A George C. Thomas Jr. classic you can play in SoCal: Ojai Valley Inn & Spa

By Jason DeeganFebruary 10, 2014, 6:10 pm

The Riviera Country Club stands as architect George C. Thomas Jr.’s lasting tribute to tournament golf.

Riviera, a historic club dating to 1926 in Pacific Palisades, Calif., has hosted the U.S. Open, PGA Championship, U.S. Senior Open and its annual date with the PGA Tour, the Northern Trust Open. Ben Hogan, Sam Snead, Byron Nelson, Tom Watson, Ernie Els, Fred Couples and Phil Mickelson have all won at Riviera.

Up the road sits another Thomas Jr. gem at the Ojai Valley Inn & Spa, only this one better suited for duffers than sweet-swinging pros. It’s not as long as Riviera. Not as celebrated. Not as tough. But to many golfers, it’s still as charming and beautiful as the game gets.

Thomas and William P. Bell designed the Ojai Country Club in 1923 in a lush valley of the Topa Topa Mountains. Its proximity to Hollywood – about 80 miles north of Los Angeles - has drawn celebrities such as Bing Crosby, Bob Hope, Will Smith, Kevin Costner and Michael Douglas to play its fairways. Ojai’s tournament history can’t be overlooked, either. Legends Arnold Palmer, Lee Trevino, Gary Player, Tom Weiskopf, Chi Chi Rodriguez, Ben Crenshaw and others have teed it up at seven Senior PGA Tour events and two EMC2 Golf Skills Challenges at Ojai. Jimmy Demaret and Doug Sanders have been resident pros.

At 6,292 yards from the tips, Ojai’s tournament days expired in the 1990s, but its greatness is best defined by who enjoys it today.

"By far the most challenging, the best maintained and the most fun of any course I have played and I have played lots," wrote Paul4545, a golfer from Van Nuys, Calif., who shared his experience in a review on GolfAdvisor. "The fairways were pure, the greens rolled true and were in incredible shape and the tee boxes were outstanding."

Modern evolution, restoration at Ojai Valley

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Ojai’s history tells a unique tale. Architect Jay Morrish renovated and strengthened the course’s challenge in 1988.

A decade later, current Ojai Director of Golf Mark Greenslit used some detective work to uncover the true evolution of the par-70 layout. Tired of errant shots bombarding the clubhouse, which sits next to the former No. 6 green, Greenslit and then-superintendent Sam Williamson began digging through old records. They discovered several holes had disappeared after World War II when the U.S. Army transformed Ojai into a training camp, stationing about 1,000 troops there from 1942-44. After the Navy used the facility from 1944-45, private ownership moved in, but several original holes on the edge of the property were forgotten.

These "lost holes" returned in 1999 after an eight-month renovation, taking the pesky sixth green out of play. The nines have been reversed since then, letting these highlight holes end the round in style. Eleven traps now frame the great view from “new” no. 16, a downhill par 3 that plays 203 yards. The tee shot from the 403-yard 17th hole flies over a cavernous ravine before the fairway bends to the right at a green guarded by sand and some overhanging trees.

During an interview just after those holes opened, Greenslit said that even though the former 5th and 6th holes were good golf holes, the new ones are even better. "Once we figured out it was just like a puzzle, the pieces fell together. It's not like we forced it. This is the way it once was."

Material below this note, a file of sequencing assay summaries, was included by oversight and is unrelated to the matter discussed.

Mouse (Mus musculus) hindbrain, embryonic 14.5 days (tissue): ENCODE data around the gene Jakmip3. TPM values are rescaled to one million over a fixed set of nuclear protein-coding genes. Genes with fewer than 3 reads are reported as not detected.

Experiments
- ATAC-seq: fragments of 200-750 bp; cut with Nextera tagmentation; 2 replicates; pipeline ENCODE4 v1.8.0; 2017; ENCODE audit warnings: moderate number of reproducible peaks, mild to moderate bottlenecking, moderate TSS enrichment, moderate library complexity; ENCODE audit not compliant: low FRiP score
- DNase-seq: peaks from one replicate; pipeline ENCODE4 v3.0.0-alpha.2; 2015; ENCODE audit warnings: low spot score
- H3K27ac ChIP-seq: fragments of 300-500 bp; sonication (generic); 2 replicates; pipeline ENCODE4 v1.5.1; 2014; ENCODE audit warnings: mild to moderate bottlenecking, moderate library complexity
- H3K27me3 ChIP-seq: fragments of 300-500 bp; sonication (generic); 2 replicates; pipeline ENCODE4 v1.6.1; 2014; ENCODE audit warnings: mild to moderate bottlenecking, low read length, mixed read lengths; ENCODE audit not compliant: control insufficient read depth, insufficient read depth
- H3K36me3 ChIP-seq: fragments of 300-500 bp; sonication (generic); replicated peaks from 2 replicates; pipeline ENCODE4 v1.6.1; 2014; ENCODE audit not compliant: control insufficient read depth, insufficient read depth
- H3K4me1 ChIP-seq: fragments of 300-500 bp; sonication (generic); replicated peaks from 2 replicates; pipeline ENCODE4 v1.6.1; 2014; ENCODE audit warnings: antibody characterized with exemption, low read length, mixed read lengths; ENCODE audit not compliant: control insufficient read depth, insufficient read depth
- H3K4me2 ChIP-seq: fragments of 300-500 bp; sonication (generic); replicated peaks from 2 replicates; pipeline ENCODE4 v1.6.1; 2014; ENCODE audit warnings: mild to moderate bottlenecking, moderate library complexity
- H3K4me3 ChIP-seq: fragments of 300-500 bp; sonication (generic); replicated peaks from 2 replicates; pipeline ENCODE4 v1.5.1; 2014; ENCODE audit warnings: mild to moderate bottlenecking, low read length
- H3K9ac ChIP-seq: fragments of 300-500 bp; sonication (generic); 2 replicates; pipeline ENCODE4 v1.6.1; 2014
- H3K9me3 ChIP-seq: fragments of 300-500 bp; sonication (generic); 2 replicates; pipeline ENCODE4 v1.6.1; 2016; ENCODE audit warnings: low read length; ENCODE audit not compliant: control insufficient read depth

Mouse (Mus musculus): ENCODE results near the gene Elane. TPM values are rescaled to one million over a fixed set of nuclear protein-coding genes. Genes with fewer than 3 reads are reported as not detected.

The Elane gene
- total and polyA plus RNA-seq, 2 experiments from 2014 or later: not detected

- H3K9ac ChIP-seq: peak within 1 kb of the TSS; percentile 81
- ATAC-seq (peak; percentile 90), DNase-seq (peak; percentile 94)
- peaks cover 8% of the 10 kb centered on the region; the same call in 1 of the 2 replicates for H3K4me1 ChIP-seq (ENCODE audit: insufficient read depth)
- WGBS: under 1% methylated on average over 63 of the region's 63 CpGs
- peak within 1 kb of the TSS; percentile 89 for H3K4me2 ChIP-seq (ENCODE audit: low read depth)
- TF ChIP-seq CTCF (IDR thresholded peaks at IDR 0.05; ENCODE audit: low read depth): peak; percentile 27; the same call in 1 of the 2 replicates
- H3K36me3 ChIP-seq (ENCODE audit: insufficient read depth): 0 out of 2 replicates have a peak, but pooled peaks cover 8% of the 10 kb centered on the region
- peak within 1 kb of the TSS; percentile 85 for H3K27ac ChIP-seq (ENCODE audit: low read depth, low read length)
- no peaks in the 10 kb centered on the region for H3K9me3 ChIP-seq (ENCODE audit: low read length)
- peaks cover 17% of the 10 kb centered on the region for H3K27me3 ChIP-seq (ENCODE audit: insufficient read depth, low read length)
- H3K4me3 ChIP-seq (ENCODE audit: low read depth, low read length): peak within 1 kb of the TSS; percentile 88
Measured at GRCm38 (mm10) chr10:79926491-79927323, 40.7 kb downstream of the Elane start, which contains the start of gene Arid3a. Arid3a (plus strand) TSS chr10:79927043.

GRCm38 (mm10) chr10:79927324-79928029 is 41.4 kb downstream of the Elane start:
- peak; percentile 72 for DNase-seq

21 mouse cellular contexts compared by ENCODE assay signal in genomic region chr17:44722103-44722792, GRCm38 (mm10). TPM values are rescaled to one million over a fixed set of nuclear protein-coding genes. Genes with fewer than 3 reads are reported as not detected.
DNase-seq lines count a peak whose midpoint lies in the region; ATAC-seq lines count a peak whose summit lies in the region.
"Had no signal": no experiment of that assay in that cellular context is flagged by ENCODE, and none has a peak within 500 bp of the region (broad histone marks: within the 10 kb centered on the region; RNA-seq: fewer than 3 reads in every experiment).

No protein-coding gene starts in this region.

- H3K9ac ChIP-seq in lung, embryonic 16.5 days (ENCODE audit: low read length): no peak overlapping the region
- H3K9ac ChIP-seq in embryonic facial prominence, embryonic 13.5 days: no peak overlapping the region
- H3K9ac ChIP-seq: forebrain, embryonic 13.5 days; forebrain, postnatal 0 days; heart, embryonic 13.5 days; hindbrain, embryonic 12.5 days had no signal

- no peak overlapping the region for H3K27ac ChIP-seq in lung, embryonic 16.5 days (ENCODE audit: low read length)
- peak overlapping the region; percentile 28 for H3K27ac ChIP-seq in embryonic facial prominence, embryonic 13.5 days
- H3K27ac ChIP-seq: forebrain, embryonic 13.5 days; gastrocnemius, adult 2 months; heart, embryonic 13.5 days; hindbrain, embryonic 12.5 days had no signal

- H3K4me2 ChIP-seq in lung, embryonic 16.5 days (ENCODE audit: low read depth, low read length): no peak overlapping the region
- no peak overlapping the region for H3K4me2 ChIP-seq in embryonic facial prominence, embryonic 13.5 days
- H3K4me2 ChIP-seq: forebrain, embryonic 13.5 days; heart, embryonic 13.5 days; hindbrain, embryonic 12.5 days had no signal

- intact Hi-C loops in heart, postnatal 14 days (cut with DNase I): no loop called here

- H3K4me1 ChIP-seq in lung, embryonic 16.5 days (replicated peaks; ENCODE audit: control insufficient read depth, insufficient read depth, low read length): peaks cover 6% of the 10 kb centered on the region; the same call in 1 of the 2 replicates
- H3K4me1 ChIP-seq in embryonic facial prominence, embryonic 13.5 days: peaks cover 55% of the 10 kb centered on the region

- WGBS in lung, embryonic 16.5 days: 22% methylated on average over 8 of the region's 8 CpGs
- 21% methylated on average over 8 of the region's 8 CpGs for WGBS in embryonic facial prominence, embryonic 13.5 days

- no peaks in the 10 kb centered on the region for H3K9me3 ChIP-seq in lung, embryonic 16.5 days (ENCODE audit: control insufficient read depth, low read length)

Several other holes feature the panoramic scenery of the mountains. This sublime setting, and the comforts of the resort, provides an escape from the hectic LA life.

Guests of the Inn stay in rooms renovated in March 2013 with all the modern comforts. Most of them offer terraces. In others, fireplaces can spark up the romance. The resort’s spa and restaurants are well-regarded.

"Ojai is a unique place," Greenslit said. "Even though it is only 60 minutes from West L.A., it is unique with the mountains. It seems like a different world from anywhere else in Southern California."

Tee times this week at Ojai Valley Inn & Spa range between $59-89 on GolfNow

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Berger more than ready to rebound at Travelers

By Will GrayJune 20, 2018, 9:54 pm

CROMWELL, Conn. – Daniel Berger hopes that this year he gets to be on the other end of a viral moment at the Travelers Championship.

Berger was a hard-luck runner-up last year at TPC River Highlands, a spectator as Jordan Spieth holed a bunker shot to defeat him in a playoff. It was the second straight year that the 25-year-old came up just short outside Hartford, as he carried a three-shot lead into the 2016 event before fading to a tie for fifth.

While he wasn’t lacking any motivation after last year’s close call, Berger got another dose last week at the U.S. Open when he joined Tony Finau as a surprise participant in the final group Sunday, only to shoot a 73 and drift to a T-6 finish.


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“It was one of the best experiences of my professional golf career so far. I feel like I’m going to be in such a better place next time I’m in that position, having felt those emotions and kind of gone through it,” Berger said. “There was a lot of reflection after that because I felt like I played good enough to get it done Sunday. I didn’t make as many putts as I wanted to, but I hit a lot of really good putts. And that’s really all you can do.”

Berger missed the cut earlier this month to end his quest for three straight titles in Memphis, but his otherwise consistent season has now included six top-20 finishes since January. After working his way into contention last week and still with a score to settle at TPC River Highlands, he’s eager to get back to work against another star-studded field.

“I think all these experiences you just learn from,” Berger said. “I think last week, having learned from that, I think that’s even going to make me a little better this week. So I’m excited to get going.”

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Rory tired of the near-misses, determined to close

By Will GrayJune 20, 2018, 9:46 pm

CROMWELL, Conn. – Rory McIlroy has returned to the Travelers Championship with an eye on bumping up his winning percentage.